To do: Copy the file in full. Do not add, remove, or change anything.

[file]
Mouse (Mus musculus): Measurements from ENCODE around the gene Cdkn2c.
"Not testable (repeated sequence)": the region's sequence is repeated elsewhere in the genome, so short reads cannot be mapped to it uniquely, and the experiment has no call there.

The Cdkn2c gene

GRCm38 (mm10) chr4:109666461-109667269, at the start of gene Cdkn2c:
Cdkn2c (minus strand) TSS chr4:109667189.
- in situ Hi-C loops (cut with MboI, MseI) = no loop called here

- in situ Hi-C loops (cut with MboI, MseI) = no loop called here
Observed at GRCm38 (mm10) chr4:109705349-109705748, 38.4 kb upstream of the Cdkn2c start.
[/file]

Mouse (Mus musculus): Measurements from ENCODE around the gene Cdkn2c.
"Not testable (repeated sequence)": the region's sequence is repeated elsewhere in the genome, so short reads cannot be mapped to it uniquely, and the experiment has no call there.

The Cdkn2c gene

GRCm38 (mm10) chr4:109666461-109667269, at the start of gene Cdkn2c:
Cdkn2c (minus strand) TSS chr4:109667189.
- in situ Hi-C loops (cut with MboI, MseI) = no loop called here

- in situ Hi-C loops (cut with MboI, MseI) = no loop called here
Observed at GRCm38 (mm10) chr4:109705349-109705748, 38.4 kb upstream of the Cdkn2c start.